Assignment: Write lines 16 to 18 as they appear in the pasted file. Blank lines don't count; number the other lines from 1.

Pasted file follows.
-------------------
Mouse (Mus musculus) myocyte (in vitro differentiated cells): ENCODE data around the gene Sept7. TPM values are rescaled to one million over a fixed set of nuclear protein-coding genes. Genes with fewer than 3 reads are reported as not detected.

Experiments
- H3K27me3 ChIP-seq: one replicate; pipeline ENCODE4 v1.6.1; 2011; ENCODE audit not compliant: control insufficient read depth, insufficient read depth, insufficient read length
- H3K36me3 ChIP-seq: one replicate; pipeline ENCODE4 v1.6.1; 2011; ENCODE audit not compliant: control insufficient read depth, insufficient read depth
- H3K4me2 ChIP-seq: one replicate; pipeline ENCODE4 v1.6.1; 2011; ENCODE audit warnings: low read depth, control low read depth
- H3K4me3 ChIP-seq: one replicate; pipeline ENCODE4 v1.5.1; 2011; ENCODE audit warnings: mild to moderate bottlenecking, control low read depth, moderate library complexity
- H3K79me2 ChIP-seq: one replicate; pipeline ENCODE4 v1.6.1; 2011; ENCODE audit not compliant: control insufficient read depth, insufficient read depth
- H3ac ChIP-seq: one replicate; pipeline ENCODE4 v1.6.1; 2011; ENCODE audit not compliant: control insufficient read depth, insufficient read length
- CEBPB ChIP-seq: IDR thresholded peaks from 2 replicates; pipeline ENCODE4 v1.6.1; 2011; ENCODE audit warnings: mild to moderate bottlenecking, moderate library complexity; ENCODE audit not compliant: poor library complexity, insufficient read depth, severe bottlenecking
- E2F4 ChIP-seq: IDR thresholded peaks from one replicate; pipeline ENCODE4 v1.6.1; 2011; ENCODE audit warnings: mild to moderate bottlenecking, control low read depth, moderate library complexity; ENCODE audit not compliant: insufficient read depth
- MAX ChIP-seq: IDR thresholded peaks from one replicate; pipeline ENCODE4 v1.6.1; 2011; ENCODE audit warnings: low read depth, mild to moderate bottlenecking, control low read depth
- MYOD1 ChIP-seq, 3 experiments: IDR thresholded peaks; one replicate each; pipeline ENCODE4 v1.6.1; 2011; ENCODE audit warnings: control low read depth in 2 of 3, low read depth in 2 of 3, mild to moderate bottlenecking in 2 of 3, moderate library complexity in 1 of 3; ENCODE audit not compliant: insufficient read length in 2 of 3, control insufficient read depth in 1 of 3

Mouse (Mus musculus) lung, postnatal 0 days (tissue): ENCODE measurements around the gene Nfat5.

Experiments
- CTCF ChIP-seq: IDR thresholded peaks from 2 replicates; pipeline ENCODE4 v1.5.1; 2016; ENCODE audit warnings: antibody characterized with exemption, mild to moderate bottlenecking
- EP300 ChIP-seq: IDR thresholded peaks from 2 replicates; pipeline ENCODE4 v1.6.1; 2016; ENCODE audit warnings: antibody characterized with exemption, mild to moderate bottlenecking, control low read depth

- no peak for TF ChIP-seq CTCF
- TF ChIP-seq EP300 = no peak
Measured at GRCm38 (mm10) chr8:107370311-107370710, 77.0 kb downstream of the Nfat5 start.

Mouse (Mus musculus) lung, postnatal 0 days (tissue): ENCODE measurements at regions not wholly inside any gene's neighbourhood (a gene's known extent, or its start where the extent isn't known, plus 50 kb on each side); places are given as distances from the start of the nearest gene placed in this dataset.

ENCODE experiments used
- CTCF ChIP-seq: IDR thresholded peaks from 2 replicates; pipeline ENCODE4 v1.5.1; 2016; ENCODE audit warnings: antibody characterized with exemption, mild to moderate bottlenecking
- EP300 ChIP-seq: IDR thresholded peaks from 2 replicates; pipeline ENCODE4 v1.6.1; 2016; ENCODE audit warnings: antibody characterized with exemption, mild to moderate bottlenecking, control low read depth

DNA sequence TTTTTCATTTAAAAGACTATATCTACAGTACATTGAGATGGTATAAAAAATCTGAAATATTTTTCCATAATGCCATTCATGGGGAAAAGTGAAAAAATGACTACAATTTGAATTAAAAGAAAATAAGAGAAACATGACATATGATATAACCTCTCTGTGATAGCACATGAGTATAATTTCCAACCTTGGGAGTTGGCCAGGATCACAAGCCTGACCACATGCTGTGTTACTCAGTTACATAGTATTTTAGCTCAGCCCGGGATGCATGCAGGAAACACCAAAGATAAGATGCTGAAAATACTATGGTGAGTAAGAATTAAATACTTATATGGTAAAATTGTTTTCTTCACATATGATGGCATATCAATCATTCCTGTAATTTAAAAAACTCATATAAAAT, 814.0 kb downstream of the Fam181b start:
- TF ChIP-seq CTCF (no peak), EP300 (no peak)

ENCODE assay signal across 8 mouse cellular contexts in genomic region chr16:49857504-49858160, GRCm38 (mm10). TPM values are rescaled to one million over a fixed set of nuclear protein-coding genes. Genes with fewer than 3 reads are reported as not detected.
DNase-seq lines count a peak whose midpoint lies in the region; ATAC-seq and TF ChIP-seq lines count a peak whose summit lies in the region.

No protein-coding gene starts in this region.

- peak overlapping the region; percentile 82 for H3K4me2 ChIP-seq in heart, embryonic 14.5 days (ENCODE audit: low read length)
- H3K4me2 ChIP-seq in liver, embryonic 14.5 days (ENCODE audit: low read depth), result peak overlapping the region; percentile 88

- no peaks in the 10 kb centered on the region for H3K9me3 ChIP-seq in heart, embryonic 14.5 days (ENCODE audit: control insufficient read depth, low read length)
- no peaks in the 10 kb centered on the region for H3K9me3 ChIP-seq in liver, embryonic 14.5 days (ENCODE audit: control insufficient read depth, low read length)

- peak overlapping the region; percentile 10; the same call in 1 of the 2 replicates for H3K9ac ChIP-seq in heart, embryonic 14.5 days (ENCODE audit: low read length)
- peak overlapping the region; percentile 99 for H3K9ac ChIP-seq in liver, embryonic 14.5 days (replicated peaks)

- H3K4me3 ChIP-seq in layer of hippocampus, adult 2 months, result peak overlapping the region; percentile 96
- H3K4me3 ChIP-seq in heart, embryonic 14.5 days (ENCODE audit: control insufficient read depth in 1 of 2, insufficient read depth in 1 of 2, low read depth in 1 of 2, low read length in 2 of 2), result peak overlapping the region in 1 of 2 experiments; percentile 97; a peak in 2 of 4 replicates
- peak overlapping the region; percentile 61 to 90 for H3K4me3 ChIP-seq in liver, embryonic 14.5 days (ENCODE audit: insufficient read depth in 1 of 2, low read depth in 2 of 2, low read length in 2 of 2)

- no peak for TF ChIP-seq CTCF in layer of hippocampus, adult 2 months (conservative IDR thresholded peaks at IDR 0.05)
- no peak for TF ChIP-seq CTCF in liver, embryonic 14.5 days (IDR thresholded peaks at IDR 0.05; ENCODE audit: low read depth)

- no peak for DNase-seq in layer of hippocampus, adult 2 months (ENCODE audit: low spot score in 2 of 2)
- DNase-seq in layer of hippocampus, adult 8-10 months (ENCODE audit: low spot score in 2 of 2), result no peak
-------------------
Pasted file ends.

- EP300 ChIP-seq: IDR thresholded peaks from 2 replicates; pipeline ENCODE4 v1.6.1; 2016; ENCODE audit warnings: antibody characterized with exemption, mild to moderate bottlenecking, control low read depth

- no peak for TF ChIP-seq CTCF
- TF ChIP-seq EP300 = no peak